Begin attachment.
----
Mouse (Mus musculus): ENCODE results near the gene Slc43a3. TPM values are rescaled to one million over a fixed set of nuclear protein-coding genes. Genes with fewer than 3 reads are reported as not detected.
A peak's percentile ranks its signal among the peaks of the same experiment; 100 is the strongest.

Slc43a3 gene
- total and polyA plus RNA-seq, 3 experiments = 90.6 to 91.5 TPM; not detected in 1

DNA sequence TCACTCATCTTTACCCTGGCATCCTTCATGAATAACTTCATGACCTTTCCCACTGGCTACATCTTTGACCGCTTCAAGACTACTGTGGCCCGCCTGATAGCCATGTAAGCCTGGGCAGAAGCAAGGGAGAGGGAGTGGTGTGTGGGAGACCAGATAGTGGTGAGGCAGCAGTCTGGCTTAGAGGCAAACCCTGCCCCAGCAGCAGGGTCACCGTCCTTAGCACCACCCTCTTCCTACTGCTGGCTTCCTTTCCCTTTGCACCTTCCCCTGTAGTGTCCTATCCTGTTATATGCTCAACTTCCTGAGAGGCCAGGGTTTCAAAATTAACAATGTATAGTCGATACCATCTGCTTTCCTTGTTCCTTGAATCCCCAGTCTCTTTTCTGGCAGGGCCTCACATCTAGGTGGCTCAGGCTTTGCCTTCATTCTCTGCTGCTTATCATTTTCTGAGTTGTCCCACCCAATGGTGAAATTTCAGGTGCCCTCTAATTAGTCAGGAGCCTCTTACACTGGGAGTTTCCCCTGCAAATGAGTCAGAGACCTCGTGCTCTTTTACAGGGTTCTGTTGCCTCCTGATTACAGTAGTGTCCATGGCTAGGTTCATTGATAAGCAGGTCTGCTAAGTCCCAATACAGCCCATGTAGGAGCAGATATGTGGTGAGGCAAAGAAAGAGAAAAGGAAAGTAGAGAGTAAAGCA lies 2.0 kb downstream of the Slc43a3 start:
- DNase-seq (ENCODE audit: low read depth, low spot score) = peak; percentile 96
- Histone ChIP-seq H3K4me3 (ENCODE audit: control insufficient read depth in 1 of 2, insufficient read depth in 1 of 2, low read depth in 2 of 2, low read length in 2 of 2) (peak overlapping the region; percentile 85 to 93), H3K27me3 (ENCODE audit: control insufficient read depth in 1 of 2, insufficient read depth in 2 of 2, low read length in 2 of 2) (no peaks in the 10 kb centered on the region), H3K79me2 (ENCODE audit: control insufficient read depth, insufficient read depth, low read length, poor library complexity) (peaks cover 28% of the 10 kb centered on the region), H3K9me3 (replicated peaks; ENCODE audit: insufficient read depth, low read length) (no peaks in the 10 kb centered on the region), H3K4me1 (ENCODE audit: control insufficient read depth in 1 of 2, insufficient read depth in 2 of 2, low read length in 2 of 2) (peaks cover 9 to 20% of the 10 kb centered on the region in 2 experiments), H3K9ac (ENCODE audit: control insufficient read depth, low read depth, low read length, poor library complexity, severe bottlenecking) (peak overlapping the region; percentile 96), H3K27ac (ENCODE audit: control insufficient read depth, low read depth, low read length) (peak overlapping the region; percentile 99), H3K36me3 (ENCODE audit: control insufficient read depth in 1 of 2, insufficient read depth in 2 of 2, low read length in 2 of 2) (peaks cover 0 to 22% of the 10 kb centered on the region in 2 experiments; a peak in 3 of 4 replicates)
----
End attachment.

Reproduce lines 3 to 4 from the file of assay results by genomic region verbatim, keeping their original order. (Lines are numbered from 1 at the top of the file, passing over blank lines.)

Slc43a3 gene
- total and polyA plus RNA-seq, 3 experiments = 90.6 to 91.5 TPM; not detected in 1